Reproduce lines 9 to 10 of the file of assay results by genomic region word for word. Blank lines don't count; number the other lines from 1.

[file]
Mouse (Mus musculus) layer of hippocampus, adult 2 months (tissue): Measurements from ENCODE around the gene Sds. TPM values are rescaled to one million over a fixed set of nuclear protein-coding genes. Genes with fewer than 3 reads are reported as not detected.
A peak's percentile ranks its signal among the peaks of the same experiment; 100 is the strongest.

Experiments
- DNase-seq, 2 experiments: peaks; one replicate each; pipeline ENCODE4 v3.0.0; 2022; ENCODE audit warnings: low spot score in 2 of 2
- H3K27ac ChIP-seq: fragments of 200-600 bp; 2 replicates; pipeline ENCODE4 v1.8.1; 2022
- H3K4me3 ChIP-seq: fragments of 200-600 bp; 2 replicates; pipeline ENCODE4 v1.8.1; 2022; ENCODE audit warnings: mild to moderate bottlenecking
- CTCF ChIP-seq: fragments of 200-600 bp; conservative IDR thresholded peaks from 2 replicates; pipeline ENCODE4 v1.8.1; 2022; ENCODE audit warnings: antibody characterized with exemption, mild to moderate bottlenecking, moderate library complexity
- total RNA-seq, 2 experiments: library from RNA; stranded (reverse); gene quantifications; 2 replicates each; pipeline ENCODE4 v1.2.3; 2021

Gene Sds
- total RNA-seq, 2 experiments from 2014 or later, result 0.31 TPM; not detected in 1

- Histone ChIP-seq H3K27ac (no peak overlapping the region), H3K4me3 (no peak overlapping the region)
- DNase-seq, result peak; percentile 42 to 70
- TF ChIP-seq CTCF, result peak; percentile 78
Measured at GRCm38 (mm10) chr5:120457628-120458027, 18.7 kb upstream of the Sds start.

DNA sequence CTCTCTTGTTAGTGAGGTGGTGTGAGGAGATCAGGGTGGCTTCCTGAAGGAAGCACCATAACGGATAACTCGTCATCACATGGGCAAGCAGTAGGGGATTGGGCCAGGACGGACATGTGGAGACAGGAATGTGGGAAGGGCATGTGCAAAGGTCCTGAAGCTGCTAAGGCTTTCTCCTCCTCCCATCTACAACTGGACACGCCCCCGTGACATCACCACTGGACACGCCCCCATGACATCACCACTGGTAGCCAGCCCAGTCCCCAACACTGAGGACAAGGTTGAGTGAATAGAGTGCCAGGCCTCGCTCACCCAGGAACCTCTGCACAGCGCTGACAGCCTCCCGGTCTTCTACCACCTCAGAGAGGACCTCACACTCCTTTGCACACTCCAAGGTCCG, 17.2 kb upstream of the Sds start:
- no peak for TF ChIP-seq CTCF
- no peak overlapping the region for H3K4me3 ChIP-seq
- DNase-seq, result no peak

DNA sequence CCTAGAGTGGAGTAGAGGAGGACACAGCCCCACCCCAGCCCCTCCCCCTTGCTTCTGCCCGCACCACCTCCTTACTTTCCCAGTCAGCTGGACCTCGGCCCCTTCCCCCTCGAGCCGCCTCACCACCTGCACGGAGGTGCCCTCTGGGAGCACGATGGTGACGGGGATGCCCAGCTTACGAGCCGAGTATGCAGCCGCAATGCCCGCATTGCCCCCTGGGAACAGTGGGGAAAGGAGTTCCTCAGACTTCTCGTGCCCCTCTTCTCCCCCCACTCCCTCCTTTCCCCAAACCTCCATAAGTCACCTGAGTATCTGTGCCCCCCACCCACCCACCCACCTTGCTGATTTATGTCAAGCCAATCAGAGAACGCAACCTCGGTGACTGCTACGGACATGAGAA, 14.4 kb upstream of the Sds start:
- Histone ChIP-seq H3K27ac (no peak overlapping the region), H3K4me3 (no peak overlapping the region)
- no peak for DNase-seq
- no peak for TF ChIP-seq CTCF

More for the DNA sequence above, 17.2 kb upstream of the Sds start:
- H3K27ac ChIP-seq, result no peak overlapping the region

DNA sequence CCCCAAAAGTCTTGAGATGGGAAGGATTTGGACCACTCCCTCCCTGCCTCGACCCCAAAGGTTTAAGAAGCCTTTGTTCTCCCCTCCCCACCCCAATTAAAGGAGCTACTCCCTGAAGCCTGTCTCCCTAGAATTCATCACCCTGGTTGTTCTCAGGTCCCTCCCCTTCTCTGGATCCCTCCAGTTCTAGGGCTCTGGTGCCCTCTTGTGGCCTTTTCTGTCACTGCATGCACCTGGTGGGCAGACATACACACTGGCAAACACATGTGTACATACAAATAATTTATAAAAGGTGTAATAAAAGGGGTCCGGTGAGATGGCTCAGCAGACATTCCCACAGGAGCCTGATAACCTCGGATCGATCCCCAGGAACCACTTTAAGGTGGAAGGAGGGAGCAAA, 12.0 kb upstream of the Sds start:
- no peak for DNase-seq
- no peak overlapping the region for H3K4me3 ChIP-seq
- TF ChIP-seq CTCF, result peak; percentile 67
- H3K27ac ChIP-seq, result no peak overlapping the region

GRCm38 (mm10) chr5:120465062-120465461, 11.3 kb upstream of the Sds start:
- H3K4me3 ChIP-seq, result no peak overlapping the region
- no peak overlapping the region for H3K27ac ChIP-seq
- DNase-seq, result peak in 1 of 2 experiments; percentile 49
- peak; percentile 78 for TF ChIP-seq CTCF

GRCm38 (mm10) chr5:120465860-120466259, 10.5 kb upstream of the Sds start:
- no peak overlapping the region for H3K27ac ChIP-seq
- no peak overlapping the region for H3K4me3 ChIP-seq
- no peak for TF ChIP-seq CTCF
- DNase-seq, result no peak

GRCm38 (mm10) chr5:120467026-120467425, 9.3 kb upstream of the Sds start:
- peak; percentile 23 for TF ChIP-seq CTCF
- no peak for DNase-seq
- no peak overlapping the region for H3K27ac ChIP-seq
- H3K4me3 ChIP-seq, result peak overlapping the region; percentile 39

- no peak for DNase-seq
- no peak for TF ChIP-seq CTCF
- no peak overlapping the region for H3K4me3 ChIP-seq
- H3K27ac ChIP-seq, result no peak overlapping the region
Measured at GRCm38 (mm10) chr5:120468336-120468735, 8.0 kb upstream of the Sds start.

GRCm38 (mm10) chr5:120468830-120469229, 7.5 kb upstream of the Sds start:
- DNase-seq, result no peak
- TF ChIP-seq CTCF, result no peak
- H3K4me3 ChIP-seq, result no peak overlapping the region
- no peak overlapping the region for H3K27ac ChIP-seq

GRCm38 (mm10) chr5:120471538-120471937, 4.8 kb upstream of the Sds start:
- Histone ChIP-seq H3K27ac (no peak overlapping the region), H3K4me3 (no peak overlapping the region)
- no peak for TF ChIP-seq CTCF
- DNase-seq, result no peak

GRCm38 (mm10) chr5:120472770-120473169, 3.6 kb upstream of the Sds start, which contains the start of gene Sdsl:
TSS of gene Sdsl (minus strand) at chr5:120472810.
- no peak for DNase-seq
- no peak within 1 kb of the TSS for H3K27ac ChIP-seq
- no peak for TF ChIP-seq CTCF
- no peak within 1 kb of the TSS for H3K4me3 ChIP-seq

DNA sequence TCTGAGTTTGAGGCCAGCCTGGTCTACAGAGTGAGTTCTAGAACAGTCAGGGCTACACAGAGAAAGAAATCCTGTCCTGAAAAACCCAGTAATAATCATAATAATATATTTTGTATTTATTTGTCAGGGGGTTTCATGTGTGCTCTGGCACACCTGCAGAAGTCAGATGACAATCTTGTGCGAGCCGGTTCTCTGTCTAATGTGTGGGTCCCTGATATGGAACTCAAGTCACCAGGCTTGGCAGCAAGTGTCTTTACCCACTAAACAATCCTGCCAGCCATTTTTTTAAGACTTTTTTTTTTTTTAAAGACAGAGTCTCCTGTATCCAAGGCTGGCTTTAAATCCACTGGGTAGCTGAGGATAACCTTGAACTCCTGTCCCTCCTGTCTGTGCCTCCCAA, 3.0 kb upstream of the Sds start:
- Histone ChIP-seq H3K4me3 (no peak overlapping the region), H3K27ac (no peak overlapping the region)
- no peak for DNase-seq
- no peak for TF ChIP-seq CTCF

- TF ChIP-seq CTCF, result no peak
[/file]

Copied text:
Gene Sds
- total RNA-seq, 2 experiments from 2014 or later, result 0.31 TPM; not detected in 1